On May 7, 2015, Amarin brought an “as-applied” First Amendment challenge to the FDA’s position concerning Amarin’s prospective off-label promotion of Vascepa. Citing Caronia, Amarin argued that its First Amendment right to free speech was chilled by the threat of criminal prosecution. While final decision on the merits is pending, Amarin requested either a preliminary injunction against prosecution or a declaration that its planned promotional speech – a textual statement appended to the complaint – would not violate the misbranding provision. In opposition, the FDA attempted to distinguish Caronia, arguing that the misbranding statute in the abstract punished conduct of selling misbranded drugs, and that the Caronia decision only rejected as unconstitutional the prosecution’s strategy against Alfred Caronia, which impermissibly focused on his promotional speech rather than the sales.11 While maintaining the authority to prosecute even truthful and non-misleading off-label promotions, the FDA also proposed modifications to Amarin’s proposed text, offering assurances against prosecution if those modifications were adopted.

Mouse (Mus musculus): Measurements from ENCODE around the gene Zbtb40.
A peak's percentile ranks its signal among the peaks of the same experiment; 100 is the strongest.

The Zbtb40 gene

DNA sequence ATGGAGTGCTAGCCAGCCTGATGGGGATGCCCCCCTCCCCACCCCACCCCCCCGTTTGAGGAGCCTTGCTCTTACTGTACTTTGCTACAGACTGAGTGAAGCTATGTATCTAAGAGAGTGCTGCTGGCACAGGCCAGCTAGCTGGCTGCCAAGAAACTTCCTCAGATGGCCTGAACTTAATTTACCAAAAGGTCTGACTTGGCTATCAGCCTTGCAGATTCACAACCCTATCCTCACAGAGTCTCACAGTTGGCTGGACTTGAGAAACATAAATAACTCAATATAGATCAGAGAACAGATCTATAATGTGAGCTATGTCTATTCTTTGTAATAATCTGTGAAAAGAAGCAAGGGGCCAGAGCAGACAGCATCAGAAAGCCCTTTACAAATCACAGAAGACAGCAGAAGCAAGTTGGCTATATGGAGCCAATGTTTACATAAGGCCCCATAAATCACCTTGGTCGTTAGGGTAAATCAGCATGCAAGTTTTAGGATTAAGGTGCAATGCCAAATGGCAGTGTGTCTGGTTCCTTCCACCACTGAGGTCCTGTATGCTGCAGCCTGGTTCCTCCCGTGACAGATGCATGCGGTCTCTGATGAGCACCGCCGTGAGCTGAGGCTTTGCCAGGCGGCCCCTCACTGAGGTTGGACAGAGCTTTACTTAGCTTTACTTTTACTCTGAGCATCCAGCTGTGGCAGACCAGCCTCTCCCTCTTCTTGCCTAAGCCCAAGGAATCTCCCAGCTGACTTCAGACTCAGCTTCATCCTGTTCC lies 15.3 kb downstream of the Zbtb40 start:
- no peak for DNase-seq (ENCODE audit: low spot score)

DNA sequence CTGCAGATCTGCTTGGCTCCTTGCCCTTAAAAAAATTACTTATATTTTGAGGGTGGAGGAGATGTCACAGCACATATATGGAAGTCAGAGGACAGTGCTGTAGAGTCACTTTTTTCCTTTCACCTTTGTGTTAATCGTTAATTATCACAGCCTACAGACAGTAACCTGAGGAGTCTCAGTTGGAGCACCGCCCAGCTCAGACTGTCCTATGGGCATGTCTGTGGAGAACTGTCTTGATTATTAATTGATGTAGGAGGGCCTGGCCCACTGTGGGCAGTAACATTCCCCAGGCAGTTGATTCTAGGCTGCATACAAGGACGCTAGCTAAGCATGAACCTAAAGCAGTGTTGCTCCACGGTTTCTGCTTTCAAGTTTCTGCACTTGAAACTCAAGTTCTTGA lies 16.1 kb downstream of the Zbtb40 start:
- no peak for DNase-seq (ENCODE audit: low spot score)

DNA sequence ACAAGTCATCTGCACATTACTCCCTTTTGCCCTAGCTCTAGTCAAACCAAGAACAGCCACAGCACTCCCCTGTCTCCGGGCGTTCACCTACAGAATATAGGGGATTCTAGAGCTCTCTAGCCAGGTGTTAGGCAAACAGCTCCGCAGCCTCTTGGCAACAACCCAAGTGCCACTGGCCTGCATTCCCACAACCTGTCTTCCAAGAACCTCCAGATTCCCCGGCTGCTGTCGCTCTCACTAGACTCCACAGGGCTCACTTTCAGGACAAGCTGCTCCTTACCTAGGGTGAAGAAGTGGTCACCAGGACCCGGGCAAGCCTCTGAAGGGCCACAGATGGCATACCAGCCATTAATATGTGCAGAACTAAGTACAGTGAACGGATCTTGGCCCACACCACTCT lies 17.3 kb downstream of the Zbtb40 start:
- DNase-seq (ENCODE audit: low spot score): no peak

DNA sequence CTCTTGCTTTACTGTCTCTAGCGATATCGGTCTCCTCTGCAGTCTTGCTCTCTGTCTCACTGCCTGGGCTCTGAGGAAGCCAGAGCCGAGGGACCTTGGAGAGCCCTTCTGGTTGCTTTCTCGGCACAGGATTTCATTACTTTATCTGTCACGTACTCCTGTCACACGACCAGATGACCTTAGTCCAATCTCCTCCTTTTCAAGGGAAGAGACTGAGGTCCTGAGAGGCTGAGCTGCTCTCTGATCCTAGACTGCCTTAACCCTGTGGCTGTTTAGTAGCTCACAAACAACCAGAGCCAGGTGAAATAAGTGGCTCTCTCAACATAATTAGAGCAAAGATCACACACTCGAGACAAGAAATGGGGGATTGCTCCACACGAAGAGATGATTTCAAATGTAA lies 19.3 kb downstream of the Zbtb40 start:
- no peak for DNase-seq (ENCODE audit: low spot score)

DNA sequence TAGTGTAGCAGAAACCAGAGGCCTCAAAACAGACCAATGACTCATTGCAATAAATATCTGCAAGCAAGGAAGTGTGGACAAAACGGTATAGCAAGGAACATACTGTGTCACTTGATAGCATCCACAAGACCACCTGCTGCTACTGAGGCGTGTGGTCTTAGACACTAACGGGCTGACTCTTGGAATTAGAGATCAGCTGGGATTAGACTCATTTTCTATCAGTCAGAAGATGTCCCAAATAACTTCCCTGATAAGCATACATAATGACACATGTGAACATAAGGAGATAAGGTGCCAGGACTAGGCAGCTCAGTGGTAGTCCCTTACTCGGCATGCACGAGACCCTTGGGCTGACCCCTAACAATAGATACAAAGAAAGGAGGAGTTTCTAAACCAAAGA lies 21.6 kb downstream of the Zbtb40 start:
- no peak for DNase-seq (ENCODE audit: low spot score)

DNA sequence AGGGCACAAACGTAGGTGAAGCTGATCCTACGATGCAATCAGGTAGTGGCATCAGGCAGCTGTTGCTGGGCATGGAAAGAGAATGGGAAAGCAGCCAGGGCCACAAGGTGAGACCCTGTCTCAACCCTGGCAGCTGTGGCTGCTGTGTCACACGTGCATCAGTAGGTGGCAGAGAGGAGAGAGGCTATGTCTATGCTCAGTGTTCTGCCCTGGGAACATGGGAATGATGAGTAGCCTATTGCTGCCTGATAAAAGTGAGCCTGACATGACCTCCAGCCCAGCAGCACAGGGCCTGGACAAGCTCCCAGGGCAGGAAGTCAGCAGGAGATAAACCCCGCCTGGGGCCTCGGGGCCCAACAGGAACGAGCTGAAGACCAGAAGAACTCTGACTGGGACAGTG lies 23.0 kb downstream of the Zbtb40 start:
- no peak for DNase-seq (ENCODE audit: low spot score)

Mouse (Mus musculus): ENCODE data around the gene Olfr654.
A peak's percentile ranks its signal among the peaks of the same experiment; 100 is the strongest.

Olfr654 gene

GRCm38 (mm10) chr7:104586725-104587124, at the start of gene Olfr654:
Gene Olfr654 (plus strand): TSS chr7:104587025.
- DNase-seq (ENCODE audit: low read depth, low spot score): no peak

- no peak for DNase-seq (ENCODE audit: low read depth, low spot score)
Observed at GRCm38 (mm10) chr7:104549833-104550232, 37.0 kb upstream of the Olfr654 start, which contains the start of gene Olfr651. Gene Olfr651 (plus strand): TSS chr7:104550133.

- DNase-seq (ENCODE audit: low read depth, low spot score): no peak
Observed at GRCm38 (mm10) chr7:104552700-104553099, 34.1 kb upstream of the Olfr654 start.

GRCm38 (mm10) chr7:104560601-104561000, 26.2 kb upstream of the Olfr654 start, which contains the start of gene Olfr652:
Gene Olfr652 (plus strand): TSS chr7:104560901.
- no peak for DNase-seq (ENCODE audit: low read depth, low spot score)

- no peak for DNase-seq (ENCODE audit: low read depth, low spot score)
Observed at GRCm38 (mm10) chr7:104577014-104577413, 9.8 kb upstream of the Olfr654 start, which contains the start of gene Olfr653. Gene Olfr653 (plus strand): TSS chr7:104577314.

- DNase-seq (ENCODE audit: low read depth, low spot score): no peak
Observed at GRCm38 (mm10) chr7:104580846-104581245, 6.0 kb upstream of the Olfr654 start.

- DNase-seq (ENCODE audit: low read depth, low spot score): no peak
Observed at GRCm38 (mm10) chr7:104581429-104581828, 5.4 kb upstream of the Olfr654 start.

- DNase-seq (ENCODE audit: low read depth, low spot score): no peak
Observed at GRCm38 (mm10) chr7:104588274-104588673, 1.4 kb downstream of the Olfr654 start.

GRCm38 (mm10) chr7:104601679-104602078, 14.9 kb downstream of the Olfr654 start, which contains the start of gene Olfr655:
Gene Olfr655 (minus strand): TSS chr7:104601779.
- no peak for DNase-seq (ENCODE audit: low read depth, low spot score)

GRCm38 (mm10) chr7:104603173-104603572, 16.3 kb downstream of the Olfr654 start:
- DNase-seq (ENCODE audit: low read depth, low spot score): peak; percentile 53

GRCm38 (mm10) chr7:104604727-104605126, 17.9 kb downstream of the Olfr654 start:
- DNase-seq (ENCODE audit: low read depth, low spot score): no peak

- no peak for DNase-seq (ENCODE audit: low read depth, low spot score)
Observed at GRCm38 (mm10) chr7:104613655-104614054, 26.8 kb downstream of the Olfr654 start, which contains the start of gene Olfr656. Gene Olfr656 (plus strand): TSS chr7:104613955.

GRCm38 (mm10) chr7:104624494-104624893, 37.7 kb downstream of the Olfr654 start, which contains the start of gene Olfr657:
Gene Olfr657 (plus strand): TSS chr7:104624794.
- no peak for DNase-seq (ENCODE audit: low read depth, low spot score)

The Amarin Decision
In granting Amarin the requested relief, the Court rejected the FDA’s attempt to limit Caronia to its facts and concluded that the impact of the Caronia ruling was broader in scope. The Court ruled that the misbranding statute itself, not the wording of the prosecution’s case, is what criminalizes speech. The Court’s interpretation prevents the government from evading constitutional protections on truthful and non-misleading promotional speech by simply emphasizing the non-speech aspects of the offense.
The Court was not persuaded by the FDA’s efforts to defend its regulatory framework. As the Court noted, the FDCA’s misbranding provision dates to 1962, and the Supreme Court’s entire commercial speech doctrine is of a newer vintage. “The short answer is that the FDCA’s drug-approval framework predates modern First Amendment law respecting commercial speech.”12
Having decided that Caronia applied to Amarin’s situation, the Court unsurprisingly found that Amarin was likely to succeed on the merits and granted the preliminary relief sought. The court declared first that Amarin may engage in truthful, non-misleading off-label promotion of Vascepa for treating “persistently high triglycerides” without fear of misbranding prosecution, and second that certain specific text was truthful and non-misleading.